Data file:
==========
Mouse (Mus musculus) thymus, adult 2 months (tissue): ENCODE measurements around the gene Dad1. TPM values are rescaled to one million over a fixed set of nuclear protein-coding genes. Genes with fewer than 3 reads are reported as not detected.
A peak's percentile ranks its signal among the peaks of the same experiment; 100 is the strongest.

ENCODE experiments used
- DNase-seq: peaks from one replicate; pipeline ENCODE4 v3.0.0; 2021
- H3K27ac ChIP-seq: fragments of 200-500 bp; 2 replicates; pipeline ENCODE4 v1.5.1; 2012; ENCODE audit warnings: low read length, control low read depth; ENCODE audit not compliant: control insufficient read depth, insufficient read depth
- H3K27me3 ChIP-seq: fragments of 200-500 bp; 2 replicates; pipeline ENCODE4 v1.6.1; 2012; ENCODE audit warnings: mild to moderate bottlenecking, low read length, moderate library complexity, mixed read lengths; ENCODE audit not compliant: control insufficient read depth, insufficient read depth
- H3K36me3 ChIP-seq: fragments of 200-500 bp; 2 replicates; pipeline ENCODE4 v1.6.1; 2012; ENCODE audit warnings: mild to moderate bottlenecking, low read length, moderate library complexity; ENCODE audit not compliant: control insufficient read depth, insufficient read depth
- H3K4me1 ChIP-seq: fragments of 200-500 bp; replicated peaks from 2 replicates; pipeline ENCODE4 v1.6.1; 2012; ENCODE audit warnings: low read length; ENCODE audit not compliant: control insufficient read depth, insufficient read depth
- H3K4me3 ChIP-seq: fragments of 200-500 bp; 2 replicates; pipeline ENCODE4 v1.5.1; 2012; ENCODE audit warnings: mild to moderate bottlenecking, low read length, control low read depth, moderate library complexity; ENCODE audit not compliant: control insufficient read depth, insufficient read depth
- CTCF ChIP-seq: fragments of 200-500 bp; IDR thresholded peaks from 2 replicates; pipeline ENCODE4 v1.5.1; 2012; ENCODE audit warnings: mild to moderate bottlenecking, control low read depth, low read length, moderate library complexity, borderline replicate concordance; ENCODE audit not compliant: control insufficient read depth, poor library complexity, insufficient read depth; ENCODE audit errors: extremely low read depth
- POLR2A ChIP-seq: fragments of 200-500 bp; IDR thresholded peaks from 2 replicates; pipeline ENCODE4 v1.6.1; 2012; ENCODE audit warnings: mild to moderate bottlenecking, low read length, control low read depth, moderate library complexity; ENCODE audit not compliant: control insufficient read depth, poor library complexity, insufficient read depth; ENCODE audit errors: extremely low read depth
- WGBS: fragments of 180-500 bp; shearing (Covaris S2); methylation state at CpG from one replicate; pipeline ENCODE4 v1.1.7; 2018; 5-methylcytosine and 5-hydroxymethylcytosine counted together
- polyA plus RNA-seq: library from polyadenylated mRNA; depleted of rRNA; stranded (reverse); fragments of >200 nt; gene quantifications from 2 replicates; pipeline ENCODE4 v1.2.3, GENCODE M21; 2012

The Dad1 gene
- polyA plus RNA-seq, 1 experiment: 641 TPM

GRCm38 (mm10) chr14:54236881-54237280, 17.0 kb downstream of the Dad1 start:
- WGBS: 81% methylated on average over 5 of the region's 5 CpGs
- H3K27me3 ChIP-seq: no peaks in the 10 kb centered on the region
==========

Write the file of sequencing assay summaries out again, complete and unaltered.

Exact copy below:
Mouse (Mus musculus) thymus, adult 2 months (tissue): ENCODE measurements around the gene Dad1. TPM values are rescaled to one million over a fixed set of nuclear protein-coding genes. Genes with fewer than 3 reads are reported as not detected.
A peak's percentile ranks its signal among the peaks of the same experiment; 100 is the strongest.

ENCODE experiments used
- DNase-seq: peaks from one replicate; pipeline ENCODE4 v3.0.0; 2021
- H3K27ac ChIP-seq: fragments of 200-500 bp; 2 replicates; pipeline ENCODE4 v1.5.1; 2012; ENCODE audit warnings: low read length, control low read depth; ENCODE audit not compliant: control insufficient read depth, insufficient read depth
- H3K27me3 ChIP-seq: fragments of 200-500 bp; 2 replicates; pipeline ENCODE4 v1.6.1; 2012; ENCODE audit warnings: mild to moderate bottlenecking, low read length, moderate library complexity, mixed read lengths; ENCODE audit not compliant: control insufficient read depth, insufficient read depth
- H3K36me3 ChIP-seq: fragments of 200-500 bp; 2 replicates; pipeline ENCODE4 v1.6.1; 2012; ENCODE audit warnings: mild to moderate bottlenecking, low read length, moderate library complexity; ENCODE audit not compliant: control insufficient read depth, insufficient read depth
- H3K4me1 ChIP-seq: fragments of 200-500 bp; replicated peaks from 2 replicates; pipeline ENCODE4 v1.6.1; 2012; ENCODE audit warnings: low read length; ENCODE audit not compliant: control insufficient read depth, insufficient read depth
- H3K4me3 ChIP-seq: fragments of 200-500 bp; 2 replicates; pipeline ENCODE4 v1.5.1; 2012; ENCODE audit warnings: mild to moderate bottlenecking, low read length, control low read depth, moderate library complexity; ENCODE audit not compliant: control insufficient read depth, insufficient read depth
- CTCF ChIP-seq: fragments of 200-500 bp; IDR thresholded peaks from 2 replicates; pipeline ENCODE4 v1.5.1; 2012; ENCODE audit warnings: mild to moderate bottlenecking, control low read depth, low read length, moderate library complexity, borderline replicate concordance; ENCODE audit not compliant: control insufficient read depth, poor library complexity, insufficient read depth; ENCODE audit errors: extremely low read depth
- POLR2A ChIP-seq: fragments of 200-500 bp; IDR thresholded peaks from 2 replicates; pipeline ENCODE4 v1.6.1; 2012; ENCODE audit warnings: mild to moderate bottlenecking, low read length, control low read depth, moderate library complexity; ENCODE audit not compliant: control insufficient read depth, poor library complexity, insufficient read depth; ENCODE audit errors: extremely low read depth
- WGBS: fragments of 180-500 bp; shearing (Covaris S2); methylation state at CpG from one replicate; pipeline ENCODE4 v1.1.7; 2018; 5-methylcytosine and 5-hydroxymethylcytosine counted together
- polyA plus RNA-seq: library from polyadenylated mRNA; depleted of rRNA; stranded (reverse); fragments of >200 nt; gene quantifications from 2 replicates; pipeline ENCODE4 v1.2.3, GENCODE M21; 2012

The Dad1 gene
- polyA plus RNA-seq, 1 experiment: 641 TPM

GRCm38 (mm10) chr14:54236881-54237280, 17.0 kb downstream of the Dad1 start:
- WGBS: 81% methylated on average over 5 of the region's 5 CpGs
- H3K27me3 ChIP-seq: no peaks in the 10 kb centered on the region